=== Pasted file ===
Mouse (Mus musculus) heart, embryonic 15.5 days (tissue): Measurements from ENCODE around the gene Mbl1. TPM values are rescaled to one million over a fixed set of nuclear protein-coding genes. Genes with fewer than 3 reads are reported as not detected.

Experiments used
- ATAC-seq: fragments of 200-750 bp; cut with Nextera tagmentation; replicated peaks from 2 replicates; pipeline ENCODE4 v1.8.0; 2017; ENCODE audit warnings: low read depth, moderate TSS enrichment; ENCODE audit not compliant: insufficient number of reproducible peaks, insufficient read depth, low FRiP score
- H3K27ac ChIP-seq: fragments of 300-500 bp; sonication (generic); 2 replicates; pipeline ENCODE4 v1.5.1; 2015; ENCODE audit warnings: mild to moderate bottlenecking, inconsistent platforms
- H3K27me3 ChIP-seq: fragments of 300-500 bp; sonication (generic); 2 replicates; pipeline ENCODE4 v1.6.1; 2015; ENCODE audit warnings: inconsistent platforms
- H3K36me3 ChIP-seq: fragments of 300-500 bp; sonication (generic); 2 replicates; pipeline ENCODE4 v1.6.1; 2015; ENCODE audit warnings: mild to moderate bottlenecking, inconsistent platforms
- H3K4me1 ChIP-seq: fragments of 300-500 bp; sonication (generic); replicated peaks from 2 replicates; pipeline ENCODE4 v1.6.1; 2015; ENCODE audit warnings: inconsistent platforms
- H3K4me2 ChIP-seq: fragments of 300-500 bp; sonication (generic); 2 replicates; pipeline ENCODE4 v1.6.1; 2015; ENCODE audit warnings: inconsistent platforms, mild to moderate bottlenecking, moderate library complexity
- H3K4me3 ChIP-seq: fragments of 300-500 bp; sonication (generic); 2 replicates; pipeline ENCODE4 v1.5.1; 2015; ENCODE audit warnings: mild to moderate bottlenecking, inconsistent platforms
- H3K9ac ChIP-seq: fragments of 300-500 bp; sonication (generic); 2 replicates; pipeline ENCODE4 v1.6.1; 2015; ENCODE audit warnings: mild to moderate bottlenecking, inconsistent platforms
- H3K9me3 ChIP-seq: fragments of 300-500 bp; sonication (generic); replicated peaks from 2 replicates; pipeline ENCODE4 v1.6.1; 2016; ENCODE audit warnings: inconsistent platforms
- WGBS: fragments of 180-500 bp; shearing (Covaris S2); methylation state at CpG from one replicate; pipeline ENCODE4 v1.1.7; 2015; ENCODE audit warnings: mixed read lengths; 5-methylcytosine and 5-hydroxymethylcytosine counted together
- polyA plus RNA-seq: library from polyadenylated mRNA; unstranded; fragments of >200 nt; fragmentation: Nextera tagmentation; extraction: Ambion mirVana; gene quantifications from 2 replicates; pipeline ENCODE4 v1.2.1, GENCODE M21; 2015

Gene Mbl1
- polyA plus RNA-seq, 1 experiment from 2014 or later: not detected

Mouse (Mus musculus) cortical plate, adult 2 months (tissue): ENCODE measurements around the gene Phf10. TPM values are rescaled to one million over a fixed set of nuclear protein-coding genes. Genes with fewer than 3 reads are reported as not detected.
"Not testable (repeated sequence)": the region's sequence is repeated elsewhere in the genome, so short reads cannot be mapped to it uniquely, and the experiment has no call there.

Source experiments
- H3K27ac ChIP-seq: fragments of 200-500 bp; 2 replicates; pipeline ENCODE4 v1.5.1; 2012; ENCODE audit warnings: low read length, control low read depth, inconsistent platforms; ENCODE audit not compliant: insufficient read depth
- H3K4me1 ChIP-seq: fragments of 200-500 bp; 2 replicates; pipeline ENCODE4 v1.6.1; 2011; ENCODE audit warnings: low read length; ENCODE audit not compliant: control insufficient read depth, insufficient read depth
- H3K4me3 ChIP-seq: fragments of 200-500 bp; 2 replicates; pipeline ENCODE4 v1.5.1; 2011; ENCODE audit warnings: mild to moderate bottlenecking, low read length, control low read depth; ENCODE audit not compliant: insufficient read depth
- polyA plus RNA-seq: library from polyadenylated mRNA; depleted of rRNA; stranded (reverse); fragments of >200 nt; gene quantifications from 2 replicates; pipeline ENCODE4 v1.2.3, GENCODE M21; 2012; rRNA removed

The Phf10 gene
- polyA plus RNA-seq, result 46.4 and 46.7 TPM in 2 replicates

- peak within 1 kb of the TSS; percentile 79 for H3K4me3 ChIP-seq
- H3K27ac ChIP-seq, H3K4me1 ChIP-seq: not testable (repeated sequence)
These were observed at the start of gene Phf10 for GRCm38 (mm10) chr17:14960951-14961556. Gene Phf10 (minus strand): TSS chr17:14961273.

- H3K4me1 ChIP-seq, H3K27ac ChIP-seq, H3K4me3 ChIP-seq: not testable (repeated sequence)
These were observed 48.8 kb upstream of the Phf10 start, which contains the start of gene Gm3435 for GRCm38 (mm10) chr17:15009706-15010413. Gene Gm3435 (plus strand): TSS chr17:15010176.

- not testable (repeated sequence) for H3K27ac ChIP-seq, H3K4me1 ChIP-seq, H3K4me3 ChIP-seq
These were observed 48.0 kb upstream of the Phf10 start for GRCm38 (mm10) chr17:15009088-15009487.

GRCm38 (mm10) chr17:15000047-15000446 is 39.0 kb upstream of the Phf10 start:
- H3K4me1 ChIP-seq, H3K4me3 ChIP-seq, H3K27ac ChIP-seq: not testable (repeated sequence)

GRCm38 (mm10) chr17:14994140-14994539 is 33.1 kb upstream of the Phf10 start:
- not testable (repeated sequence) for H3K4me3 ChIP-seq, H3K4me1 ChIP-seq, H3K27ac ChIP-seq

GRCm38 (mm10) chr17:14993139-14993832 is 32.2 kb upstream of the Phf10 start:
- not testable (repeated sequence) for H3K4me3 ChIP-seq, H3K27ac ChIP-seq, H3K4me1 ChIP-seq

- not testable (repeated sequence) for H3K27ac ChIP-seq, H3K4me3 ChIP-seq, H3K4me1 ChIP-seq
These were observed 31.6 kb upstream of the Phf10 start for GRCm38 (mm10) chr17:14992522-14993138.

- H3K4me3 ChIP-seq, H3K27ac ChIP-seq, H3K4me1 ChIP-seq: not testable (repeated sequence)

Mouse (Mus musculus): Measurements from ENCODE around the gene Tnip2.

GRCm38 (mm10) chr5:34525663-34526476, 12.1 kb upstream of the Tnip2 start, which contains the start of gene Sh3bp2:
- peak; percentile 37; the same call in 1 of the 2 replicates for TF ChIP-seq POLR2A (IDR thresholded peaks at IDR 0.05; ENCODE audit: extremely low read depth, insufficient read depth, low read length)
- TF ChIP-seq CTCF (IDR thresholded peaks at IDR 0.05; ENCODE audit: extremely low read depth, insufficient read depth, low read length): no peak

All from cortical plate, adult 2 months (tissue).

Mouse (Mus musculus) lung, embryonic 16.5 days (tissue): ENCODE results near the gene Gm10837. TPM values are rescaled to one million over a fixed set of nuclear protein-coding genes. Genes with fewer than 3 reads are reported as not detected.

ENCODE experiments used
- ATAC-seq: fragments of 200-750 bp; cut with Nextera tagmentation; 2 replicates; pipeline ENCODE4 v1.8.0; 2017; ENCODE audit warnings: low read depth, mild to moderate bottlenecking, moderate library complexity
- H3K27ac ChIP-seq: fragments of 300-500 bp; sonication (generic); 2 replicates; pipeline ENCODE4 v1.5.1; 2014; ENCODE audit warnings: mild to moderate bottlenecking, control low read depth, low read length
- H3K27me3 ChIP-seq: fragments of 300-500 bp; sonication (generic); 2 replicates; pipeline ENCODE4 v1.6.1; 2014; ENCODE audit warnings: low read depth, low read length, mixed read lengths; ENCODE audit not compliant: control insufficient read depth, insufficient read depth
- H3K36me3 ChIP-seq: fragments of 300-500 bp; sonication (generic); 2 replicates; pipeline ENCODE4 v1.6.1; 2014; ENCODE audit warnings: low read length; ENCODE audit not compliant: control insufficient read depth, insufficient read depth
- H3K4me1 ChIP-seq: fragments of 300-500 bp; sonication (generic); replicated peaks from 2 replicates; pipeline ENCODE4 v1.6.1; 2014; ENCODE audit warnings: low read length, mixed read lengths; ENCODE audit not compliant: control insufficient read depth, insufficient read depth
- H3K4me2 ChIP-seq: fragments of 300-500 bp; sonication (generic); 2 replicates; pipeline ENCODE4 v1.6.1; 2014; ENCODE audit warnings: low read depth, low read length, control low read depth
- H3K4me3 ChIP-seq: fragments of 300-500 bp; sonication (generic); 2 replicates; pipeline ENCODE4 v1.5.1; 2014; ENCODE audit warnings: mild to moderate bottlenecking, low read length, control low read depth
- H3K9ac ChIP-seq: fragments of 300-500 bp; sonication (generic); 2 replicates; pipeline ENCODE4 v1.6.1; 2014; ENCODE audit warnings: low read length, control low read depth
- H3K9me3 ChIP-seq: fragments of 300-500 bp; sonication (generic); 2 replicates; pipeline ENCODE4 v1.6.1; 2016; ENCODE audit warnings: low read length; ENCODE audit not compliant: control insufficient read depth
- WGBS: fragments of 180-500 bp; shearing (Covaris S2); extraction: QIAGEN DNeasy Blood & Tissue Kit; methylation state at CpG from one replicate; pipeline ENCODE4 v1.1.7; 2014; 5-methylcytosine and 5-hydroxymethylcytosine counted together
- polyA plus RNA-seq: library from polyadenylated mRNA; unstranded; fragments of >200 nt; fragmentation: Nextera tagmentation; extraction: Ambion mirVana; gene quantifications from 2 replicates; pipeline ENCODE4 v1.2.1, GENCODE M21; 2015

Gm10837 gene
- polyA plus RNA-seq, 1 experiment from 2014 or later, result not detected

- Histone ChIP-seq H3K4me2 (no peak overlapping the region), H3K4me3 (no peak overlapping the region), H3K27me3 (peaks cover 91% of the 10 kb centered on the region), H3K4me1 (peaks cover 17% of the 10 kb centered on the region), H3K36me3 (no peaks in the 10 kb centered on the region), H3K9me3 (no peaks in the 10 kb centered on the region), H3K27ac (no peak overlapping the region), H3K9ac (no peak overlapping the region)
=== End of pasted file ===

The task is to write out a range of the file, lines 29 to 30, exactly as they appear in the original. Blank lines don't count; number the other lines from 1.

These were observed 48.8 kb upstream of the Phf10 start, which contains the start of gene Gm3435 for GRCm38 (mm10) chr17:15009706-15010413. Gene Gm3435 (plus strand): TSS chr17:15010176.

- not testable (repeated sequence) for H3K27ac ChIP-seq, H3K4me1 ChIP-seq, H3K4me3 ChIP-seq